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M. Joseph Young “Multiverser Horror”
Posted By Flames On April 13, 2009 @ 7:04 am In Articles | 3 Comments
Author M. Joseph Young has joined our ongoing Horror Design Project here at Flames Rising and tells us a bit about writing horror elements for his Multiverser RPG.
Some people think that horror is easy: dial up the kill rate, and soon every character is terrified.
What, though, if the characters are immortal?
This was the fundamental question we had to face in writing horror scenarios for Multiverser. Player characters are “versers”. Death is the doorway to take you to the next world, and the next world is where the next adventure awaits. Dial up the death rate, and for the verser it becomes a game of choosing how to die, how to end the horror and get somewhere nicer. Thus if we were going to create horror scenarios, we were going to have to figure out how to frighten someone who is completely unafraid of death. That meant understanding fear, and its more fundamental causes. Here are a few of the things we learned. Each has value.
Most players most of the time believe that they are in control. As long as they are in control, they are not afraid. Thus the first step toward creating fear is creating uncertainty.
In developing Haunted House, we wanted to use a poltergeist in a modern home to terrorize the character. We gave it useful abilities. It can manipulate the lightning, create sounds, push and throw objects, play with illusions. Heat and cold are within its ability, and it can sabotage flashlights and other devices, slam doors and windows, and similarly interfere with the character. Yet for all this, that makes it little more than an invisible magician. Most gamers will take that in stride, and fight. What makes the scenario work is not that the player faces a powerful invisible opponent, but that he does not know what he faces. The ghost starts with little things, spooky sounds, a cold draft, the moan of the wind. Brief shadowy illusions suggest horrors that then vanish. The character trips over something unseen in the dark. The battle will escalate, but initially it is about uncertainty: is this just a spooky place, or is there real danger lurking in the dark?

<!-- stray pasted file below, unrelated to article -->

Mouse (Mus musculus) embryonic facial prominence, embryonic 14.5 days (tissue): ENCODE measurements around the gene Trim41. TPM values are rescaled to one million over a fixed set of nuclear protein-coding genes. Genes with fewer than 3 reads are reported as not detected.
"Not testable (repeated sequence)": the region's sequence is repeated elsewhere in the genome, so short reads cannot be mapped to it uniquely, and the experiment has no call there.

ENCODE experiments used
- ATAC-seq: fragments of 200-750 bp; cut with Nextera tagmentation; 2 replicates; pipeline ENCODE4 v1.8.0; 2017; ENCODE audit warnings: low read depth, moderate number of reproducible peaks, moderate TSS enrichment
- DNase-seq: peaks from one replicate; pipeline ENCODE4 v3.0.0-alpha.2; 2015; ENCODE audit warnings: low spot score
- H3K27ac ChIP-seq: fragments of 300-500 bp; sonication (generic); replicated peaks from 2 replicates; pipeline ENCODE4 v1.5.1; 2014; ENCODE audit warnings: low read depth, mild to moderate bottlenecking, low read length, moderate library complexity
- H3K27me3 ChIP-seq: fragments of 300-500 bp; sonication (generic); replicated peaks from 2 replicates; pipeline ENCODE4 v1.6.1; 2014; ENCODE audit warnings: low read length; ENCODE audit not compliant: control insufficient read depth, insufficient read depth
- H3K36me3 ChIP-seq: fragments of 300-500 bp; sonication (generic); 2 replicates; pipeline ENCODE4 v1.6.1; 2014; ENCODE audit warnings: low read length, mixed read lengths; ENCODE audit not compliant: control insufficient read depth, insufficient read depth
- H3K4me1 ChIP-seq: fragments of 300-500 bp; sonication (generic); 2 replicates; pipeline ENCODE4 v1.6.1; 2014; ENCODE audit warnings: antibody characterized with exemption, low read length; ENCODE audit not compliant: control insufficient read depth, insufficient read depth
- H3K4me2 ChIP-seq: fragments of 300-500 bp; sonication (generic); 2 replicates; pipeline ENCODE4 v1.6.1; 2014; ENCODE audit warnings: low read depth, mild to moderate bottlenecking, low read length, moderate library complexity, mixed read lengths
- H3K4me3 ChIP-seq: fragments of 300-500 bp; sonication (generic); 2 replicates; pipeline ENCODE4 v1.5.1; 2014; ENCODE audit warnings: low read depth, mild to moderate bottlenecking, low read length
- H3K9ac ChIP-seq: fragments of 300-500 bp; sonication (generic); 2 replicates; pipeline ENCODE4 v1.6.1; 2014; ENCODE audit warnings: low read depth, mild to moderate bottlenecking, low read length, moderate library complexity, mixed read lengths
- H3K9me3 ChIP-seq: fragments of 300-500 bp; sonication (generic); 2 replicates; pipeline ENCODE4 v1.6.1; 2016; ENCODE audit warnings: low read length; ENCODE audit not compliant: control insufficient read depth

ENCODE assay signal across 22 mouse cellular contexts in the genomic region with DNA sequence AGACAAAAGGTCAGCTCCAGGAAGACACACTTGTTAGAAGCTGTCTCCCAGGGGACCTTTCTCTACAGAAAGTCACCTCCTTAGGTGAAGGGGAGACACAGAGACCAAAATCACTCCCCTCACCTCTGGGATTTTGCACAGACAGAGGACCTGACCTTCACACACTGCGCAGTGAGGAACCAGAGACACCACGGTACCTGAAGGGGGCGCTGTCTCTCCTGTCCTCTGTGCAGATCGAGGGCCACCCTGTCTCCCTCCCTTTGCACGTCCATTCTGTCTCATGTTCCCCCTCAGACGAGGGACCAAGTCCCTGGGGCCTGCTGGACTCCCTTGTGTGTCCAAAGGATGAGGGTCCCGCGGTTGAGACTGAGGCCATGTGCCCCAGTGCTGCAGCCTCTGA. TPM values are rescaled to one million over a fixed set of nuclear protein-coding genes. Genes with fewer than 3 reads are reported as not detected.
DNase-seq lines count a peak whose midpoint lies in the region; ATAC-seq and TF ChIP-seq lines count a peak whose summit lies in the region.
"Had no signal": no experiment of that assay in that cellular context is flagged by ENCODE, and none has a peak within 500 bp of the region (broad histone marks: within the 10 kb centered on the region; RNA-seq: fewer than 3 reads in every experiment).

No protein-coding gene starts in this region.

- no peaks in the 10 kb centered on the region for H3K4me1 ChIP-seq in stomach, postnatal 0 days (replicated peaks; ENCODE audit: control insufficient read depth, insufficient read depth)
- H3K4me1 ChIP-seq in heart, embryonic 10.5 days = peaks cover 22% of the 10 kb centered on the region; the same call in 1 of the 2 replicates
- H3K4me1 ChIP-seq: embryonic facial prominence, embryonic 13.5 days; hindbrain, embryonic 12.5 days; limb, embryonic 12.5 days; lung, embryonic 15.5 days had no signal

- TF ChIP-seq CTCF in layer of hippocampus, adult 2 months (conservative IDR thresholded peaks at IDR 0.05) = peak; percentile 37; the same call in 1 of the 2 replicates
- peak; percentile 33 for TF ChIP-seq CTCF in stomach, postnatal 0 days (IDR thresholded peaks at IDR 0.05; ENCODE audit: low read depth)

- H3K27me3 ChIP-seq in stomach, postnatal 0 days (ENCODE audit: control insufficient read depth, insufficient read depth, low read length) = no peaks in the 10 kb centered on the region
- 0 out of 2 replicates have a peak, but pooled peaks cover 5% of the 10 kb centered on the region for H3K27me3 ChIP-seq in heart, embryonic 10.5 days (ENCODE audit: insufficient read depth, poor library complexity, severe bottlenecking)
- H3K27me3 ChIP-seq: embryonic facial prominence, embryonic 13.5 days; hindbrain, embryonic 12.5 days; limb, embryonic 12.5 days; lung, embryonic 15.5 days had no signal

Something similar is done in Slasher Summer Camp. Here people start dying, but at first the authorities believe these are terrible accidents. Gradually the player realizes that someone is targeting the people around him. If he does not figure out what is happening, he might be next–and if he is not, he will be suspected. The uncertainty exists, at first because no one thinks that this has been anything more than bad luck, and then because no one knows who is behind the killings.
Slasher Summer Camp brings up another point. There is more to fear than loss of life. Threaten something about which the player cares, and he will fear the loss. In this scenario, before there is any hint of horror, the character meets the circle of friends who will become the victims. An effort is made to create points of contact: all but one are gamers, and they invite him to play. By the time the first “accident” happens, these people are his friends.